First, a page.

- By Caroline Davies in Islamabad
- BBC news
Shahida Raza, a Pakistani professional hockey player who died when the boat she was on capsized off the coast of Italy on Sunday, had been trying to reach Italy for medical treatment for her three-year-old son, her sister has said. BBC.
Saadia Raza said her older sister called from the ship, which had set sail from Turkey four days earlier, saying she was about to land in Italy.
“She thanked God that she was almost there,” Saadia tells us over the phone from her home in Quetta, southwest Pakistan. “She said she was afraid something might have happened while she was traveling across the water. She told us she couldn’t believe it, that she would call her son and bring him to treatment when she arrived.”
Then the conversation dropped. They couldn’t reach her again.
Shahida was 27 years old when she died in the shipwreck off the coast of Italy. Passengers on board came from Afghanistan, Somalia, Syria, Pakistan, Iraq and Iran who all tried to cross illegally to Europe. The wooden boat was believed to be carrying around 200 people; over 60 are known to have died.
Shahida had a very special reason for making the dangerous journey, her family says.
“The only reason she made this trip was for her three-year-old son,” says Saadia. “He is very unwell, part of his brain was damaged when he had a stroke at 40 days old due to a fever. It partially damaged his brain and one side of his body from his head to his feet is paralyzed.”
Despite taking their son to various hospitals in Karachi, they could not offer treatment, says Saadia. Instead, they suggested Shahida take her son abroad in the hope that they might be able to offer him some treatment there. Shahida had become increasingly desperate.
“She said I can’t see my son like this, I want him to walk like a normal child, that’s my only wish. She didn’t want to see her son lying helpless,” says Saadia.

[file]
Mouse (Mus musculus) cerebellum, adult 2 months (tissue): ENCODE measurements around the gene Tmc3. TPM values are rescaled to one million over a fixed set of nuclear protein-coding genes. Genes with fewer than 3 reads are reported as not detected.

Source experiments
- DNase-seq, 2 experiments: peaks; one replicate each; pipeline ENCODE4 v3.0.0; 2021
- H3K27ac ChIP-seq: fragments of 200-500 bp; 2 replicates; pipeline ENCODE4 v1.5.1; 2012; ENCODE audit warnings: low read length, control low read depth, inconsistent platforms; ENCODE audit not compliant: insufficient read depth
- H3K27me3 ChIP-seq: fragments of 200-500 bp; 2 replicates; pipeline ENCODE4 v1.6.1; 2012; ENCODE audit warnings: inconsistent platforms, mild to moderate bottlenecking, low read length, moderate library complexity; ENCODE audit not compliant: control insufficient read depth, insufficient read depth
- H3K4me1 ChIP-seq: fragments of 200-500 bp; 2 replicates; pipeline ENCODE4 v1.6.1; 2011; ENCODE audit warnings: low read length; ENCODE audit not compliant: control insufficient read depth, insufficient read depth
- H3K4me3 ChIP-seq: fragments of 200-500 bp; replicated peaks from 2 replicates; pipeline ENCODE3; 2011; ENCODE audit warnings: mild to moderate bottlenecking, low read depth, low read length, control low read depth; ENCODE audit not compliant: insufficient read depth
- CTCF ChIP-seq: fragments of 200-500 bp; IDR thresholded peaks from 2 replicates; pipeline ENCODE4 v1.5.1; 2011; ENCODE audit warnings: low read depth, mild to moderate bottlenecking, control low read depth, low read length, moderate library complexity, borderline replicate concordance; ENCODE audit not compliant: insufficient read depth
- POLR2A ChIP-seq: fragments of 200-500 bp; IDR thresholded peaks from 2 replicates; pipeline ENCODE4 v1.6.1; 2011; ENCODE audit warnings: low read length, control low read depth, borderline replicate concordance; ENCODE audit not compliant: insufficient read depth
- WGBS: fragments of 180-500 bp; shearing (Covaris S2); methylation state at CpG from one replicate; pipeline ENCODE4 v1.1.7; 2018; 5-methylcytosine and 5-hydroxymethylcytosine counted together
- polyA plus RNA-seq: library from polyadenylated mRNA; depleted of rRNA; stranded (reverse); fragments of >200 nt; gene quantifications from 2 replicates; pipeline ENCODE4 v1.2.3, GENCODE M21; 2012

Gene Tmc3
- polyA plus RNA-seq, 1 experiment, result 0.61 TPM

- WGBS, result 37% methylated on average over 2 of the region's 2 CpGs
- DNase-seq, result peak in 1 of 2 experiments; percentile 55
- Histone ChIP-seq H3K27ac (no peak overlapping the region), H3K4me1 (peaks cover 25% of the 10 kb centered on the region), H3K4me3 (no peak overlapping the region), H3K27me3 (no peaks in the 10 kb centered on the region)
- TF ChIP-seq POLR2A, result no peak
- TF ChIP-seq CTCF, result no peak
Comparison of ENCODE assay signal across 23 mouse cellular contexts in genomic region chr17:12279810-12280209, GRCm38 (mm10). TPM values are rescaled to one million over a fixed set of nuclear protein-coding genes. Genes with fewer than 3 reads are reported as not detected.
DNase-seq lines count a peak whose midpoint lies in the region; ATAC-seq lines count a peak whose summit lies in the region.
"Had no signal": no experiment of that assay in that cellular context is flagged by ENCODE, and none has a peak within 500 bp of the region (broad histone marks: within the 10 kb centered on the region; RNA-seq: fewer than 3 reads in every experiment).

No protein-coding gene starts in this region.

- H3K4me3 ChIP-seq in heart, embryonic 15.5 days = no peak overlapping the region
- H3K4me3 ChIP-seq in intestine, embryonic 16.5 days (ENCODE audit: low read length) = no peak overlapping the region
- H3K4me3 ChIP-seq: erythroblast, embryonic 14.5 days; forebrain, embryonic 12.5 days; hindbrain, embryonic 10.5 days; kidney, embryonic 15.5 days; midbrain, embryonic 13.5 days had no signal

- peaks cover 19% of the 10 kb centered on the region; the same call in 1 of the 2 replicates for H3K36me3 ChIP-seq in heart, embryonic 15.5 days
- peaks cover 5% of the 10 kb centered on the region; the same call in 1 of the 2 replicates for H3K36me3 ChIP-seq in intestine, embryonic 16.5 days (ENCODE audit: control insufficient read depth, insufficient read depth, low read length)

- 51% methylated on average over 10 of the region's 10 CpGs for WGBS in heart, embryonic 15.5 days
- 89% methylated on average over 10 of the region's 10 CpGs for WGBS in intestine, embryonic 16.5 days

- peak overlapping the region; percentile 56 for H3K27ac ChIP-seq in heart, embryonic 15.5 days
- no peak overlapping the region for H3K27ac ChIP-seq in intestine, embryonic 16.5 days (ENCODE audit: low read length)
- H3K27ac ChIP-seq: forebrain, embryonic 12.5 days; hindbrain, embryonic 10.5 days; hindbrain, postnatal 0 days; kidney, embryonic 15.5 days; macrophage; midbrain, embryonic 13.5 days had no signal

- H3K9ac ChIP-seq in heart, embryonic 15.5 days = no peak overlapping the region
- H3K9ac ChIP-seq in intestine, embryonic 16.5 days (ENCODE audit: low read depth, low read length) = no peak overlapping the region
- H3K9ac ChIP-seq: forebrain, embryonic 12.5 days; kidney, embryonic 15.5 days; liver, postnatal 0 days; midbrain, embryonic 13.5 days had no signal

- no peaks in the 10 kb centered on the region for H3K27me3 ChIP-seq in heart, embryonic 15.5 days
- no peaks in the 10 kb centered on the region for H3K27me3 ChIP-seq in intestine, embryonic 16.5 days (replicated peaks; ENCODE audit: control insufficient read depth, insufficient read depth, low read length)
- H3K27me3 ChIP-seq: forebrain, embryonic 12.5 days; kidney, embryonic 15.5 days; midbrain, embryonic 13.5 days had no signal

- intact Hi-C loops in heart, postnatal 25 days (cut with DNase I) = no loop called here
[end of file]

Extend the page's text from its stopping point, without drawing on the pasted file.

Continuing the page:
“She used to make us all laugh, but used to cry herself because of her son. Whenever she used to look at him, her eyes would fill with tears.”
A professional hockey player for Pakistan’s national team and a national soccer player, Shahida’s family says she was not paid very well, despite traveling internationally to play, including to Singapore, Thailand, Hong Kong and Iran.
Her family say they did not know about the planned trip or whether Shahida was trying to get a visa to legally travel to settle in Italy, but traffickers often convince those they take that they can get them settled abroad faster and easier than any legal ways. Shahida was able to travel to Turkey legally on a visa before taking the ship.
She lived in Balochistan, a sparsely populated and impoverished province of Pakistan, and was part of the Hazara, a Shia minority community, which is often targeted by extremist groups. Her family has said that this was not a factor in her wanting to leave Pakistan.
Just a few days before the shipwreck, other Pakistanis were killed when a ship that sank off the Libyan coast also tried to reach Italy.
“People leave out of desperation, they have no choice,” says Saadia. “Our government is not helping its people, you can see how inflation and the cost of living are here.”
After a long wait, Shahida’s family found out about the wreck online. They say they have not spoken to anyone from the authorities since the news broke.
“It’s like doomsday for our family,” says Saadia. She starts crying and stops our conversation to calm down. Family friends have been visiting in recent days to mourn. Local media gather outside the family’s house. “The day we heard that she is no more, only we and our God know how we feel.
“We want the government to hand over her body as soon as possible. We don’t need anything from anyone else now.”